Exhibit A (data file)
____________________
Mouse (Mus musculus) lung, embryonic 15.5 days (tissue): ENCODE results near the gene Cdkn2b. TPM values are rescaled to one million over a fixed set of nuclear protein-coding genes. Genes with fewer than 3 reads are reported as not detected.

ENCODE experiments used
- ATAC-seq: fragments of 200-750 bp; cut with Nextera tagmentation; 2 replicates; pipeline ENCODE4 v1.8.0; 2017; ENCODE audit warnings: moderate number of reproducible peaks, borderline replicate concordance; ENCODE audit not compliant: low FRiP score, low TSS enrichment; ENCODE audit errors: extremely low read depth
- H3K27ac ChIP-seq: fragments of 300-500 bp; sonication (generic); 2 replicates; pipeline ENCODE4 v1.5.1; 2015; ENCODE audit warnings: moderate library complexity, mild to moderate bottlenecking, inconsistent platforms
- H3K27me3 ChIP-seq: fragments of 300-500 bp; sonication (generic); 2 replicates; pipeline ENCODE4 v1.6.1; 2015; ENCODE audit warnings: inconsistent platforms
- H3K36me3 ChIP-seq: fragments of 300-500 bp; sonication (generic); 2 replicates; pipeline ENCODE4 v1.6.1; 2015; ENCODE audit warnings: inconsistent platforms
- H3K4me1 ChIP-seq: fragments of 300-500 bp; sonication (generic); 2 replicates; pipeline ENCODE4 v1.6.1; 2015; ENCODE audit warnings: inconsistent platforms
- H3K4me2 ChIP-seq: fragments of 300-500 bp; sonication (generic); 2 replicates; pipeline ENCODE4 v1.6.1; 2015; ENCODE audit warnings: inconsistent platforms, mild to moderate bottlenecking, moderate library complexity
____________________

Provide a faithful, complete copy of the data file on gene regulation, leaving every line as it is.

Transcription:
Mouse (Mus musculus) lung, embryonic 15.5 days (tissue): ENCODE results near the gene Cdkn2b. TPM values are rescaled to one million over a fixed set of nuclear protein-coding genes. Genes with fewer than 3 reads are reported as not detected.

ENCODE experiments used
- ATAC-seq: fragments of 200-750 bp; cut with Nextera tagmentation; 2 replicates; pipeline ENCODE4 v1.8.0; 2017; ENCODE audit warnings: moderate number of reproducible peaks, borderline replicate concordance; ENCODE audit not compliant: low FRiP score, low TSS enrichment; ENCODE audit errors: extremely low read depth
- H3K27ac ChIP-seq: fragments of 300-500 bp; sonication (generic); 2 replicates; pipeline ENCODE4 v1.5.1; 2015; ENCODE audit warnings: moderate library complexity, mild to moderate bottlenecking, inconsistent platforms
- H3K27me3 ChIP-seq: fragments of 300-500 bp; sonication (generic); 2 replicates; pipeline ENCODE4 v1.6.1; 2015; ENCODE audit warnings: inconsistent platforms
- H3K36me3 ChIP-seq: fragments of 300-500 bp; sonication (generic); 2 replicates; pipeline ENCODE4 v1.6.1; 2015; ENCODE audit warnings: inconsistent platforms
- H3K4me1 ChIP-seq: fragments of 300-500 bp; sonication (generic); 2 replicates; pipeline ENCODE4 v1.6.1; 2015; ENCODE audit warnings: inconsistent platforms
- H3K4me2 ChIP-seq: fragments of 300-500 bp; sonication (generic); 2 replicates; pipeline ENCODE4 v1.6.1; 2015; ENCODE audit warnings: inconsistent platforms, mild to moderate bottlenecking, moderate library complexity